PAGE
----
Continued crackdown on foreign-linked institutions

The Vietnamese government has continued a crackdown on unauthorised foreign-linked institutions operating in the country by blacklisting another seven colleges. The move follows the closure and fining of a number of foreign-affiliated institutions in the past six months.

The Ministry of Education and Training is tightening up on degree-level courses at vocational institutions, and vice versa, in a move to separate academic and vocational institutions.

Late last month it issued a statement calling on seven named institutions, most of them private vocational and professional institutions, to halt university-level courses.

The ministry said all certificates granted by the institutions so far “will be deemed invalid” and fined them up to 67.5 million dong (US$3,200) as well as ordering the institutions to compensate any ‘damages’ to students – this includes refunding tuition fees, according to Pham Ngoc Truc, deputy chief inspector at the ministry.

Some 900 students are said to have been affected in the latest crackdown, which follows fines against the ERC Institute Vietnam, Raffles International College and ILA Vietnam issued in December, January and March.

However, Pham adopted a softer tone on the issue of recognition, saying degrees already provided would be refused only “in the worst situation”, after the ministry’s education quality examination and verification division had considered the “benefits to graduates”.

Vietnam has said embassies will be alerted by its International Education Development Department to the problem of “unauthorised cooperation” in higher education.

In the latest action the ministry named three Singapore-linked institutions, which it said were only permitted to provide vocational courses but had been offering illegal undergraduate degree programmes without a licence.

Singapore Information Technology and Business Administration Company, and Melior Vietnam Company – a branch of the Melior Business School in Singapore – were both fined 67.5 million dong.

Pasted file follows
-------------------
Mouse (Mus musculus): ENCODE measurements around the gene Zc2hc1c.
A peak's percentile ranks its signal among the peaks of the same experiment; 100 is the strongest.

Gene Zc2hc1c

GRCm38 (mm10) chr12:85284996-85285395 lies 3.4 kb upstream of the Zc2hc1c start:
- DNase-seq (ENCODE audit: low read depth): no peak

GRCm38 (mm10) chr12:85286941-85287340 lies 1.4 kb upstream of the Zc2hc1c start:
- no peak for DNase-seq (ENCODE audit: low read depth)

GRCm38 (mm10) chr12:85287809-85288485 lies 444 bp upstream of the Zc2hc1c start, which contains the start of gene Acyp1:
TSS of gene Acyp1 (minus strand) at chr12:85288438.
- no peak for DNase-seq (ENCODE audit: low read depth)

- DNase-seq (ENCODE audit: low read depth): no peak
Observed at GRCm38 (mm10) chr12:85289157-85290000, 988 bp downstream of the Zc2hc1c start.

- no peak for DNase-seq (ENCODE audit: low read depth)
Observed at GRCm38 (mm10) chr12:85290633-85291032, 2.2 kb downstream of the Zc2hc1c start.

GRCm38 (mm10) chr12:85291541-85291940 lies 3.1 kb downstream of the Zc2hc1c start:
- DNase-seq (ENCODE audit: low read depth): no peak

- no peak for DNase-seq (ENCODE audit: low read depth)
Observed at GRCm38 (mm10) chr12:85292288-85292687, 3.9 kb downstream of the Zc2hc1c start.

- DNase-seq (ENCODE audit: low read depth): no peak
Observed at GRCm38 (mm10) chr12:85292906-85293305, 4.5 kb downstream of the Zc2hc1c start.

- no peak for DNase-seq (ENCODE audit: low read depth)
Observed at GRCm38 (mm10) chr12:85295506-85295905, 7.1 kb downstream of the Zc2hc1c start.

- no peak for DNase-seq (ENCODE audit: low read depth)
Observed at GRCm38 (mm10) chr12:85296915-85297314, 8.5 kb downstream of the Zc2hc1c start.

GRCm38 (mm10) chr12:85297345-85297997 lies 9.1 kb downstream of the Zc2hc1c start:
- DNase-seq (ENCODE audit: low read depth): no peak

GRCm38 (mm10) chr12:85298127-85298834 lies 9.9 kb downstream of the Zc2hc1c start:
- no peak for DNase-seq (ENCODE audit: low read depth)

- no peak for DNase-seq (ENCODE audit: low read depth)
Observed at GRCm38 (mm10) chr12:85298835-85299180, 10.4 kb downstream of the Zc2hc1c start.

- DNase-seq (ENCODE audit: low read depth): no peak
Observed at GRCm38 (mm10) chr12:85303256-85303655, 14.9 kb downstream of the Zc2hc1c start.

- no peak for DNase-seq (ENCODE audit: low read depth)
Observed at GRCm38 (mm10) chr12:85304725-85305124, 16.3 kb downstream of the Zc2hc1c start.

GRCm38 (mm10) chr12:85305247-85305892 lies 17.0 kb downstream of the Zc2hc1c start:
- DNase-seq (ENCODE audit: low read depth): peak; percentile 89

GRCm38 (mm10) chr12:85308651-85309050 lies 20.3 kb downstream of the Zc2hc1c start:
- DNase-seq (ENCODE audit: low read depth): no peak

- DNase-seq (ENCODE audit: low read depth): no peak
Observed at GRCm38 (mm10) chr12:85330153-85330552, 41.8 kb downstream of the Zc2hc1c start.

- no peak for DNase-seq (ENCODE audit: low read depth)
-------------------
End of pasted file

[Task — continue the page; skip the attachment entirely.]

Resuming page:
The Singapore-based FTMS Global Education, which provides professional accounting courses in a number of countries in Asia and Africa including Brunei, Cambodia, Malaysia, Mauritius and China, received a 10 million dong fine.

The ministry said the only state-funded institution to be named in the latest crackdown, Hanoi Institute of Open University, was recruiting for college-level courses in association with the Australian Box Hill Institute in contravention of government rules. The ministry said its approval for those courses had expired in December.

The institute had also introduced three new courses for which it had not received approval. It has been fined 7.5 million dong for these contraventions, according to a ministry penalty issued on 24 May after a warning had been given earlier in the month.

According to the official Thanh Nien News another blacklisted institution, the private Hoa Sen University in Ho Chi Minh City, which was formally a school of foreign languages and information technology, had been cooperating with France’s Vatel International Hotel Management School in offering qualifications in international hospitality “without official permission”.

The College of Business Administration and Management, set up as a vocational training institution, had been illegally running undergraduate and postgraduate programmes in collaboration with the UK Association of Business Executives, the ministry said.

Another Ho Chi Minh City institution, the Institute of Finance Administration, had recruited 17 students for a postgraduate business administration programme, and had advertised its intention to offer a doctoral business administration programme – even though it is not an educational institution but an information technology agency and is only authorised to offer English language courses as extra training.

According to an academic who spoke on condition of anonymity, academics moonlighting for unauthorised foreign-linked institutions or being lured by higher pay are causing shortages in Vietnam’s public higher education institutions.

A draft law on higher education is currently making its way through the national assembly, and includes standards and rules for what constitutes a university.

In a session examining the draft law in May, some deputies suggested that in the case of foreign-invested universities there should be limits on the proportion of foreign capital allowed. Others wanted to encourage foreign capital by allowing 100% foreign-owned institutions.